Wait-and-see ahead of Thursday’s ECB?

Rates

Weak US eco data have no lasting impact

Global core bond markets ended last week’s final trading session mixed. The US Note future managed to cling on to some of the intraday gains, while the Bund returned them all and even closed with small losses. The US Note future’s outperformance was related to the release of mostly disappointing US eco data (CPI inflation, retail sales, Michigan consumer confidence). A Reuters article citing sources that the ECB “is keen to keep its asset purchases open-ended” in order to remain flexible, didn’t draw much attention. US equities gradually rose into the US close (+0.5%; new record closing high S&P 500) and contributed to the intraday reversal on core bond markets. Chicago Fed Evans (voter) said that the current environment supports very gradual rate hikes (“2, 3 or even 4 rate hikes this year”) and slow predetermined reduction in the balance sheet.

At the end of the session, changes on the German yield curve ranged between +0.7 bps (5-yr) and -1.2 bps (30-yr). The US yield curve dropped up to 2.5 bps lower (5-yr) with an underperformance of the 30-yr yield (+0.3 bps). On intra-EMU bond markets, 10-yr yield spread changes versus Germany ended nearly unchanged with Portugal, Spain and Italy outperforming (-4/5 bps).

Thin eco calendar

Today’s eco calendar is uneventful with only final EMU CPI data and July US empire manufacturing. EMU inflation is expected to be confirmed at 1.3% Y/Y for the headline reading and 1.1% Y/Y for the core measure. We side with consensus after confirmations of national readings in Germany, France, Italy and Spain. The July US empire manufacturing is expected to decline from a near 3-yr high (19.8) to 15.0.

EMU bond supply rather low this week

This week’s scheduled EMU bond supply is rather thin with only Germany, France and Spain tapping the market. The German Finanzagentur kicks off on Wednesday with a €1B 30-yr Bund auction (2.5% Aug2046). The French Treasury auctions three OAT’s on Thursday (0% Feb2020, 0% May2022 and 2.25% Oct2022) for a combined €6.5-7.5B. Additionally, they aim to raise €1.25-1.75B via three inflation-linked OATi’s. The Spanish debt agency sells three on the run bonds: 3-yr Bono (0.05% Jan2021), 5-yr Bono (0.4% Apr2022) and 10-yr Obligacion (1.45% Oct2027). The amount on offer still needs to be announced.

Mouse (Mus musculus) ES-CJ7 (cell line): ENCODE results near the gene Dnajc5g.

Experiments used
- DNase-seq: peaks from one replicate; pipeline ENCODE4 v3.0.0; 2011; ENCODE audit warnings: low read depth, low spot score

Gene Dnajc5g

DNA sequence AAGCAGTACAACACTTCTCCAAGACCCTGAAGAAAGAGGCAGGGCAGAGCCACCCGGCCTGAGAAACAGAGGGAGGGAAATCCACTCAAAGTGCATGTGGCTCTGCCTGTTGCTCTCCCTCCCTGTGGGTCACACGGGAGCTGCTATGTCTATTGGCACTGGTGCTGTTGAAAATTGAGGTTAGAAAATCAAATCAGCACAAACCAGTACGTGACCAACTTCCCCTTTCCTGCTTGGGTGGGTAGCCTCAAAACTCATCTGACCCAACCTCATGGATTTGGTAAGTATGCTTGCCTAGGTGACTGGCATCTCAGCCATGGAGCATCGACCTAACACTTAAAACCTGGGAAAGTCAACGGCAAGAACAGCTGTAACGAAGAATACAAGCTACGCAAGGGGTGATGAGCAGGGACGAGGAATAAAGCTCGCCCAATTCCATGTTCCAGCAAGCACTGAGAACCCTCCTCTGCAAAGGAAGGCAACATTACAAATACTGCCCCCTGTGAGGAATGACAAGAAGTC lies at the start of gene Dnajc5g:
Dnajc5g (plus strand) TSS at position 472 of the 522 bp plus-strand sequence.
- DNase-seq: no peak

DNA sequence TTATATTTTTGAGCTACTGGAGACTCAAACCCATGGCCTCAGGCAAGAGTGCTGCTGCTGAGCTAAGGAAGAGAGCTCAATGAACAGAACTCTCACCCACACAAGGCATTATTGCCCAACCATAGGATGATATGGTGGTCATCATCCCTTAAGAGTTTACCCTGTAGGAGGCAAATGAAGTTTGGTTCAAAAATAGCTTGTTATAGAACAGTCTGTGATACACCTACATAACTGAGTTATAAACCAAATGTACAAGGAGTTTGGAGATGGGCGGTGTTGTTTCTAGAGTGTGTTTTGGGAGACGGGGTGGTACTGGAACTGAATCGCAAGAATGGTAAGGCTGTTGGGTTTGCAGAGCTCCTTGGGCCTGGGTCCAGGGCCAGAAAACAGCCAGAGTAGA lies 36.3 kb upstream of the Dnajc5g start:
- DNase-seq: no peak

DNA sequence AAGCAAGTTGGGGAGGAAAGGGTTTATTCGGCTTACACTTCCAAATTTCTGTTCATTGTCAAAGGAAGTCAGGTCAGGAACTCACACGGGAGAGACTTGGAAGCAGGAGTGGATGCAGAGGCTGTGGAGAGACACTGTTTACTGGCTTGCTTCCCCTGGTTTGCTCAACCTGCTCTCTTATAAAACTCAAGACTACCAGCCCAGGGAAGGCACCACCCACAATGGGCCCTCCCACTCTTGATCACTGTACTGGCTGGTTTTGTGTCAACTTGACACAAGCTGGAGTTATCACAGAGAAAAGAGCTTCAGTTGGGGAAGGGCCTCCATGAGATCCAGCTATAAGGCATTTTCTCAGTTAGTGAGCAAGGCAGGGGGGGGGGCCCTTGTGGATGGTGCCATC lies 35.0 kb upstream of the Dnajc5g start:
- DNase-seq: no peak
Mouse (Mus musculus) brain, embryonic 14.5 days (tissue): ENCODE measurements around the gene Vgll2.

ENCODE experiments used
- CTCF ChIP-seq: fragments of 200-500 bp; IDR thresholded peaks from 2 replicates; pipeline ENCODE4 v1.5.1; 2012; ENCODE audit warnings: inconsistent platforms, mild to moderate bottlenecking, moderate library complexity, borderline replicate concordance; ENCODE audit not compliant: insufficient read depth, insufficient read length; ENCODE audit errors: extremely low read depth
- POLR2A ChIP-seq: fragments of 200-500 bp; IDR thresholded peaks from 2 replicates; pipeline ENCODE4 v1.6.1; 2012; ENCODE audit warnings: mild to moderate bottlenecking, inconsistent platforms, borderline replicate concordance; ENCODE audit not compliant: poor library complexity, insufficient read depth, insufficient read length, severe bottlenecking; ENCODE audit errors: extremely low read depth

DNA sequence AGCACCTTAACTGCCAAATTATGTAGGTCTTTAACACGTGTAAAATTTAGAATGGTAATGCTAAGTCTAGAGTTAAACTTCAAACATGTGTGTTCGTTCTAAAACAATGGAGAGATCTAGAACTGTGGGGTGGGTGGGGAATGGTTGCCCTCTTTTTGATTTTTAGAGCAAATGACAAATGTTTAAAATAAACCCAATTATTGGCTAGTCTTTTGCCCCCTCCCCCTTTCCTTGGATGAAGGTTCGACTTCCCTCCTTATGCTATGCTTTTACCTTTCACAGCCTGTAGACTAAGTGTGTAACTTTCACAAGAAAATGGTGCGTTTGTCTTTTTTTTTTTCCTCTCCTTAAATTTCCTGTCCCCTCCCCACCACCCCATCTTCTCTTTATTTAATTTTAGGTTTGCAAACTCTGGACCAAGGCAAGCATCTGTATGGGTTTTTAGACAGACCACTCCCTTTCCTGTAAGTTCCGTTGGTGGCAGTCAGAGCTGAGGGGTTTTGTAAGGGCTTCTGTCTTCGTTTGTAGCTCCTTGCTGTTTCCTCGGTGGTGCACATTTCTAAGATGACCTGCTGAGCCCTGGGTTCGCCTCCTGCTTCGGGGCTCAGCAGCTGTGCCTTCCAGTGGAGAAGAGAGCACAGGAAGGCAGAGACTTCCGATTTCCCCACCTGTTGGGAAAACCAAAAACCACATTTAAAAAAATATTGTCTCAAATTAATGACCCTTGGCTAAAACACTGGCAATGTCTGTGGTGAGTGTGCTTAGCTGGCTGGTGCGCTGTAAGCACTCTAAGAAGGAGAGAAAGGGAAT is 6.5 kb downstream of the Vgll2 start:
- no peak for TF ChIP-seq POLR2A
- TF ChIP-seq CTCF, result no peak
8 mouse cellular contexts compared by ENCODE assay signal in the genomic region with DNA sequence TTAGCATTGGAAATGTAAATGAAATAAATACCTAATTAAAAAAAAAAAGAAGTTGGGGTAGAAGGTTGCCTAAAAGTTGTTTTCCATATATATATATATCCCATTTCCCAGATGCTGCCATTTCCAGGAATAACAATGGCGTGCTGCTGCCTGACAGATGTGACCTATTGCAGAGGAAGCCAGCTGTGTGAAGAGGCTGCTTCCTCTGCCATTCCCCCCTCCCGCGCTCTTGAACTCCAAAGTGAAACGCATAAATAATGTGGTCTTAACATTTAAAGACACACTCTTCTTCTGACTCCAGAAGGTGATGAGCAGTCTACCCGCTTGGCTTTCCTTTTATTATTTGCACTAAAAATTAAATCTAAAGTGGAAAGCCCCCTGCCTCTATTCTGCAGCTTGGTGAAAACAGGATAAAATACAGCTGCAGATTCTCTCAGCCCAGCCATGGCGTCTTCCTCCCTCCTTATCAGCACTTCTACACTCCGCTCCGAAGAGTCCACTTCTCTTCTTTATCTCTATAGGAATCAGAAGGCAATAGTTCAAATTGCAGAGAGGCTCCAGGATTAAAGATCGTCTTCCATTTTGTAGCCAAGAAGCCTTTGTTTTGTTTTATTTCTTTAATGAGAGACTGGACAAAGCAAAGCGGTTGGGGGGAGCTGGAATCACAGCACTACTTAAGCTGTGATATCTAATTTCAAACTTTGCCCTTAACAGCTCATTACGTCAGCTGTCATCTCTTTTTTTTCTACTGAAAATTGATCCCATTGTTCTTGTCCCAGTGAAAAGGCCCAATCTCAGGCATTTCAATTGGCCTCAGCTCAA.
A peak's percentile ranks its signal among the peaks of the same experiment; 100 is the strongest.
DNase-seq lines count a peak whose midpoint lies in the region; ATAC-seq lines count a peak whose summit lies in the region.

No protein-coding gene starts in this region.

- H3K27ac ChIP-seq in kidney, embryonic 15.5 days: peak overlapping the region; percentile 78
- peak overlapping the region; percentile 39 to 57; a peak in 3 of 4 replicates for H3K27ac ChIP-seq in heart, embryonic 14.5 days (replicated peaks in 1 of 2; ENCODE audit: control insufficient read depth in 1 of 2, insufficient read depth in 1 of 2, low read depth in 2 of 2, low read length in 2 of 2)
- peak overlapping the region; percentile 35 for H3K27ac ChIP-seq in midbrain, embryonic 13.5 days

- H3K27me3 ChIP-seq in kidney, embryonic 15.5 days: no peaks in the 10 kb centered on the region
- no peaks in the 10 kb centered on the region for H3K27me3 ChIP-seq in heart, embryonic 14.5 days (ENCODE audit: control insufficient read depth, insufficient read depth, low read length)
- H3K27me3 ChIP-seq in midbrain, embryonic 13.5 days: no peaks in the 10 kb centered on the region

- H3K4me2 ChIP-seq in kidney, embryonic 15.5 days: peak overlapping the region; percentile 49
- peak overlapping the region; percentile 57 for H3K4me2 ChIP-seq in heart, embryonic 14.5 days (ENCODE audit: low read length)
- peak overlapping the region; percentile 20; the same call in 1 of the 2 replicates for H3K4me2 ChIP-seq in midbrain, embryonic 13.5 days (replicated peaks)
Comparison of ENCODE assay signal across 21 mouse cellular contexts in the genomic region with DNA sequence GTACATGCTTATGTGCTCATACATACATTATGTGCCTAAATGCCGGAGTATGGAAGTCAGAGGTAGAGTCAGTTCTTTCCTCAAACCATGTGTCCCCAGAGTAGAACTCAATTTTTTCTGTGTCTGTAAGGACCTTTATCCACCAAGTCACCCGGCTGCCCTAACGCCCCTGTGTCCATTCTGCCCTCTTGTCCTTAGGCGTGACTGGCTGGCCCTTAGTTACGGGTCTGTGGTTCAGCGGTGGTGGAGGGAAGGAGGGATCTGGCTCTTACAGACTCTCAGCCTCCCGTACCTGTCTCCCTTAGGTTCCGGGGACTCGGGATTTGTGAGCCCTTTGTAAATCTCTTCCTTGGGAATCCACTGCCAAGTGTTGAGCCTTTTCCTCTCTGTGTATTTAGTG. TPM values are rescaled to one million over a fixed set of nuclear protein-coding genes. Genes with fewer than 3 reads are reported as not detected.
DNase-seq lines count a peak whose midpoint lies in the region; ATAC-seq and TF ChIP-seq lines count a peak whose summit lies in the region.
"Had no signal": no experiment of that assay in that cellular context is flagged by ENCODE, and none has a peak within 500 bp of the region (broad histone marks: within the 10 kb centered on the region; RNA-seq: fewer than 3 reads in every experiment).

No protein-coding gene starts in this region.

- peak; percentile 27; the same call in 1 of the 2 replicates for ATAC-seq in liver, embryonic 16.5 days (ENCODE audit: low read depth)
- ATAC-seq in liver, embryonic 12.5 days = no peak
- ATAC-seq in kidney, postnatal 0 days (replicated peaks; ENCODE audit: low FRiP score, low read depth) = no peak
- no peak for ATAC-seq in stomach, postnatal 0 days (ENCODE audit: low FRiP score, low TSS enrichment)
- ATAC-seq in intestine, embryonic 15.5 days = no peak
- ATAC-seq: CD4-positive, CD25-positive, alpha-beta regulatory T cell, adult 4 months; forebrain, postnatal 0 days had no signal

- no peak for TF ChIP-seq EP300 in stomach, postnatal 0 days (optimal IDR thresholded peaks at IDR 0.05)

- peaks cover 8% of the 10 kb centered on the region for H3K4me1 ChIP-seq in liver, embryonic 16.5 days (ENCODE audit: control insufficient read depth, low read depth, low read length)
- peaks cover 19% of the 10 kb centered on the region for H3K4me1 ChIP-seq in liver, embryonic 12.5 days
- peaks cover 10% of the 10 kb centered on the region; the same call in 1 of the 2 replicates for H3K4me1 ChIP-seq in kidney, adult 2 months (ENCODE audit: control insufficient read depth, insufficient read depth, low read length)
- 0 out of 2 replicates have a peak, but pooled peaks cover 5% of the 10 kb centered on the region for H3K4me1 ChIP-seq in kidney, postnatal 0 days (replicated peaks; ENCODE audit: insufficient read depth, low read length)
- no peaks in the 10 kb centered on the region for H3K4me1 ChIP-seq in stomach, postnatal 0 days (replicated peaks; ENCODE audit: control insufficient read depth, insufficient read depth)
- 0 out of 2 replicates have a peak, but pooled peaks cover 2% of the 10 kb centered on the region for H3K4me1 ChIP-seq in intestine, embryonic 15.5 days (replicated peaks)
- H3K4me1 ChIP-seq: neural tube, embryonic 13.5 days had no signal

Wait-and-see ahead of Thursday’s ECB?

Overnight, Asian stock markets eke out small gains with Japan closed (Marine Day) and Chinese equities underperforming despite better-than-expected eco data (Q2 GDP, retail sales, industrial production). The US Note future and Brent crude trade flat, suggesting a neutral opening for the Bund.

Today’s eco calendar only contains final EMU CPI data and US Empire Manufacturing sentiment. We don’t expect the data to impact trading. Q2 earnings reports could influence markets via risk sentiment. Overall, we expect trading to remain confined to tight ranges ahead of Thursday’s ECB meeting. Rumours could cause some volatility, but shouldn’t have a lasting impact. We don’t expect the ECB to change the wording of the statement while Draghi will have to explain his (hawkishly interpreted) Sintra comments in more detail. We think that an announcement on winding down asset purchases will only come in September, when a new inflation report is available.

From a technical point of view, the T-Note remained above the key 124-12/01+ support area while the German Bund fell below similar support at 161.68/58. Next support stands at 160.17. If broken, this could point to a full retracement towards 158.89. We hold our longer term sell-on-upticks strategy in both the Bund and US Note future as markets reposition for a new stage in the global monetary cycle: policy normalisation. The peak of central bank dovishness is behind us.

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This non-exhaustive information is based on short-term forecasts for expected developments on the financial markets. KBC Bank cannot guarantee that these forecasts will materialize and cannot be held liable in any way for direct or consequential loss arising from any use of this document or its content. The document is not intended as personalized investment advice and does not constitute a recommendation to buy, sell or hold investments described herein. Although information has been obtained from and is based upon sources KBC believes to be reliable, KBC does not guarantee the accuracy of this information, which may be incomplete or condensed. All opinions and estimates constitute a KBC judgment as of the data of the report and are subject to change without notice.